Yesterday in an input with Richard we were thinking about our number system and how we teach children everyday how to use it, how to count from 1-10 and so on.
The subject then progressed to if humans can count can animals count? We were told of different case studies including lions, ants, chicks and chimpanzees, which were the most interesting to me.
Here is the link to the video Richard showed us in class:
When watching this in class I found it fascinating! It was unbelievable how quick the chimpanzee could process where the numbers were in the correct order and get them all right even once covered up. We then tried this as a class through an online game. We were only successful one time out of three attempts, which I think was partially down to a bit of luck and guessing. Personally, I could only remember three numbers in each game which was definitely nowhere near as impressive as the chimp.
Although this video appears to show the chimpanzee is counting up to 9, I’m not convinced if it’s really counting or he just knows the symbols and shapes of the numbers and that’s what he has to do to get food. Either way, it certainly shows how much quicker the chimp’s brain can process the numbers and store the order and picture on the screen in his brain to be able to complete the task so quickly, impressive.
Last week in an input with Eddie we explored how to make maths fun in our classrooms.
The activity we did involved looking at tessellation – fitting shapes together to make a pattern with no gaps. We had to cut out the shapes we wanted – from a choice of triangles, squares and pentagons – and design a pattern which involved the shapes fitting together with each other. We were then to stick our patterns onto card and could paint them if we wanted to.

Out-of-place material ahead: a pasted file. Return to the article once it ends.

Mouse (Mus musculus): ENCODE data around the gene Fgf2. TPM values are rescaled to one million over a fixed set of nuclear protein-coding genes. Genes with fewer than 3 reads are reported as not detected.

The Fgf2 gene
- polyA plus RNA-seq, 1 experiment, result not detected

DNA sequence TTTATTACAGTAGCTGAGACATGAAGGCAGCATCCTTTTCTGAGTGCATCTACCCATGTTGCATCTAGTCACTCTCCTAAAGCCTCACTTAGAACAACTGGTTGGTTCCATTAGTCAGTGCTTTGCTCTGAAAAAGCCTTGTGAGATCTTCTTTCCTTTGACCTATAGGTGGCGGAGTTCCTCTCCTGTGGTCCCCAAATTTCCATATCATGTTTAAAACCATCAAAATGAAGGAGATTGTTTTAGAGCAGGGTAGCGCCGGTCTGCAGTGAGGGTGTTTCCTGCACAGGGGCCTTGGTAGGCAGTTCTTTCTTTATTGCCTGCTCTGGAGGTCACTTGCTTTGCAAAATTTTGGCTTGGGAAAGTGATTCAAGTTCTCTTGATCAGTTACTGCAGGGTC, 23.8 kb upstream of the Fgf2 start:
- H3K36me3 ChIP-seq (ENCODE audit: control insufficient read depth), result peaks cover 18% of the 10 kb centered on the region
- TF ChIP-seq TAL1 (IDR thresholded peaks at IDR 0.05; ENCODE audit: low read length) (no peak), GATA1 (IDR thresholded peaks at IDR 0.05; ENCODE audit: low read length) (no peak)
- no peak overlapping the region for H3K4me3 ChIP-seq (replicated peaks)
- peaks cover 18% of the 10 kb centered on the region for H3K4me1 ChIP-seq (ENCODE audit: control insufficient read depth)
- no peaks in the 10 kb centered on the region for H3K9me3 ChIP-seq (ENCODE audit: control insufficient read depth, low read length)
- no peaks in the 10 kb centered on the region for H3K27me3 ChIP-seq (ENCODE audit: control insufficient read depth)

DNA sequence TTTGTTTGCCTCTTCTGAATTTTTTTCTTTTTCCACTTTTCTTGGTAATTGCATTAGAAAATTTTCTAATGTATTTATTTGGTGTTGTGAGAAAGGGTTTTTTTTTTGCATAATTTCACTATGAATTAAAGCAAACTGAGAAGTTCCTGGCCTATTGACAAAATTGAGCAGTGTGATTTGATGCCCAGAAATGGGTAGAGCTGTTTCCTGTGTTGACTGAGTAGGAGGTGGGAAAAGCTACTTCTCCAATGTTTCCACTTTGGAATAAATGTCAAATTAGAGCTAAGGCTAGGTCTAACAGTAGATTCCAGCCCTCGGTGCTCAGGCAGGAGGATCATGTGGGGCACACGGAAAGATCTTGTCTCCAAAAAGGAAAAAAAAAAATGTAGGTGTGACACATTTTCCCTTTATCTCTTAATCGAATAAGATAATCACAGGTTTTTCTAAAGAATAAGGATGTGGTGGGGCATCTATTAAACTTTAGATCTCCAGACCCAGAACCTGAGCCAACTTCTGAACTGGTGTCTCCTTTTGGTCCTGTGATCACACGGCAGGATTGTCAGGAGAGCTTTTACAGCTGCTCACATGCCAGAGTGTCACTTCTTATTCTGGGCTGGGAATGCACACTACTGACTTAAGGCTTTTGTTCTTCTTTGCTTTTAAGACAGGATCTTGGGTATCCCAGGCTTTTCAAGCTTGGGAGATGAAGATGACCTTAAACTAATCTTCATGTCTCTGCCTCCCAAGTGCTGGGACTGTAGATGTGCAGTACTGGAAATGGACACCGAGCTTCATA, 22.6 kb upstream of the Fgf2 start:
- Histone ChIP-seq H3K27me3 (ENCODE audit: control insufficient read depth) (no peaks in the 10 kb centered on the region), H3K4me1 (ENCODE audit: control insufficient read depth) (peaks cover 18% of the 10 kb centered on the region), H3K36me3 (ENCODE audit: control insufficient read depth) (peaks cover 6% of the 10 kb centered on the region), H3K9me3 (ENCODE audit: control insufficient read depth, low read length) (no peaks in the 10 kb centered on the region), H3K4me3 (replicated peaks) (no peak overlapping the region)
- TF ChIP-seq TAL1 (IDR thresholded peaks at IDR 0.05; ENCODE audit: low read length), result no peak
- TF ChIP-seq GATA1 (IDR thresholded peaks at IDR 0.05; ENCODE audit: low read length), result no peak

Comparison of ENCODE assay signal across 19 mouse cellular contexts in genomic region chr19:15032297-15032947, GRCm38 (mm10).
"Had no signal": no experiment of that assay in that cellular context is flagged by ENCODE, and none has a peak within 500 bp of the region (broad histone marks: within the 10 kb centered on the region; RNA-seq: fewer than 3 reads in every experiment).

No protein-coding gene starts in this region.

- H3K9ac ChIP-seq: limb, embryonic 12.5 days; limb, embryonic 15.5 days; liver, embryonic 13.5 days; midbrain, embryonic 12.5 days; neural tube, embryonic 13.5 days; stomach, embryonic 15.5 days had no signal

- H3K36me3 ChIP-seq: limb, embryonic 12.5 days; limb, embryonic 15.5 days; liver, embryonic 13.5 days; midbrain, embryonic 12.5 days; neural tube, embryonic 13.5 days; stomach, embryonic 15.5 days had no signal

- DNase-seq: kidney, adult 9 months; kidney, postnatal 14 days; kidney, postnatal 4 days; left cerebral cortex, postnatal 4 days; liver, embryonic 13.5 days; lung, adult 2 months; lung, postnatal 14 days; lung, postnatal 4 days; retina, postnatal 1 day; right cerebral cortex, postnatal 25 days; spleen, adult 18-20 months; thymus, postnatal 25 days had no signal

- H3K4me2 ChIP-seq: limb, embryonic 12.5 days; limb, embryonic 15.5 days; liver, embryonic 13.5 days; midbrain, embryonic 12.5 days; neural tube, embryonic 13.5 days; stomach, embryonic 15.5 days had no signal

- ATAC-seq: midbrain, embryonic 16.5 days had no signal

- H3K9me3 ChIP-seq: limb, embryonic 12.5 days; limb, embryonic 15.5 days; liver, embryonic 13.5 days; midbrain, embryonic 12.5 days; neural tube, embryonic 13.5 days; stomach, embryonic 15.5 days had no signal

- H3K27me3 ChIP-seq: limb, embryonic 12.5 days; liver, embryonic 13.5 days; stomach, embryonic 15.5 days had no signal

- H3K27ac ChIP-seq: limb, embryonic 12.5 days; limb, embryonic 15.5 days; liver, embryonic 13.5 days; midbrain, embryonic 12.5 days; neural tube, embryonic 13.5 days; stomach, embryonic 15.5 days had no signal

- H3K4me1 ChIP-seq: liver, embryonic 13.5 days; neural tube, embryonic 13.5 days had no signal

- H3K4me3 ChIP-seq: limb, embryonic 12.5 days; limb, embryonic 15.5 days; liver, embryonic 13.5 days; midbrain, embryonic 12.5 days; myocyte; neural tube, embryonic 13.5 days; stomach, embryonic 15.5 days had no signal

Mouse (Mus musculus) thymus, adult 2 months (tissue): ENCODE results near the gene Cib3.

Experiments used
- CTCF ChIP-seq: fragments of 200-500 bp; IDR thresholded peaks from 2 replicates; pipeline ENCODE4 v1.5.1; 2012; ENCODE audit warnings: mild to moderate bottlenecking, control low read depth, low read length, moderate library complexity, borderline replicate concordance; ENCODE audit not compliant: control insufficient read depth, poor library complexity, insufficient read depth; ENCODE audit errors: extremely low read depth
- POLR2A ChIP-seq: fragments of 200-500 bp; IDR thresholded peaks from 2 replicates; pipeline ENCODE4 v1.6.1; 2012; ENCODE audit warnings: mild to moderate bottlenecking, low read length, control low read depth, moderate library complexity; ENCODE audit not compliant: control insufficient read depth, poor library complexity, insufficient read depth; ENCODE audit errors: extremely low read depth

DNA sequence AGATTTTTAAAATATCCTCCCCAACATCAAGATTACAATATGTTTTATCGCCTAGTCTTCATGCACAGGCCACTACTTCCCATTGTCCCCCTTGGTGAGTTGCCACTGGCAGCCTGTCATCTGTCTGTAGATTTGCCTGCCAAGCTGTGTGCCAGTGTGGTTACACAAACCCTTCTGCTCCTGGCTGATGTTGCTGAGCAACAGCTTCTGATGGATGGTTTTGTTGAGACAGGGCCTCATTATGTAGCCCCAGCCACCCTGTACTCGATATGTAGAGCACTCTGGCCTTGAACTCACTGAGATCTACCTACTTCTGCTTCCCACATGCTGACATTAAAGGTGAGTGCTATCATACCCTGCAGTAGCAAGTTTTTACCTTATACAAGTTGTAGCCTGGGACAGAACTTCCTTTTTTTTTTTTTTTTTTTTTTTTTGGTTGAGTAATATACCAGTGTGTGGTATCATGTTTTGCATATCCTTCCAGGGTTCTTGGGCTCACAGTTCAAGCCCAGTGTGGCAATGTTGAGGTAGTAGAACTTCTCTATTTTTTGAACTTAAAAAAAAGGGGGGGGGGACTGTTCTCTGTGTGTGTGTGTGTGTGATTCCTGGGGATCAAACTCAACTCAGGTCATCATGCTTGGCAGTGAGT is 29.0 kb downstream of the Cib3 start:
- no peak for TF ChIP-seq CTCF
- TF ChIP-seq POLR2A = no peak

When completing the task the atmosphere in the room was very calm and relaxing, everyone was focused on what they were doing and the basic processes of cutting, sticking and designing a pattern were somewhat therapeutic. I could feel zen in the room, or in myself at least.
So, the objective of the task was to show the importance of making maths activities fun for pupils. I personality wouldn’t use the word fun to describe it, but I have a different outlook of what fun is compared to a child in primary school, although it was enjoyable to complete the task. When I was doing something that I actually took pride in and wanted to finish I wasn’t thinking about how this was actually doing maths – which made me think it’s always important to relate to the maths side of the task and not just a fun arts and crafts activity, but both. It’s necessary to show the links to the mathematical concepts so that pupils are still learning.
I tried to take this on in my own practice and created 6 different angles stations in my formative observation in 1pp1b. Some stations included an angle tarsia, an angle treasure hunt and an angle poster which the pupils had to measure and name the angles on the poster created with bright tape. I could really see the concentration from the pupils when doing something active for a change, as there was a lot of textbook maths in my class. Doing tasks in different ways and allowing pupils to see there is not only one method or one way to do something is very important, bringing change into maths makes it exciting and not the same thing every day. (Boaler, 2009).
Boaler, J. (2010). The Elephant in the Classroom: helping children learn and love maths. London: Souvenir Press.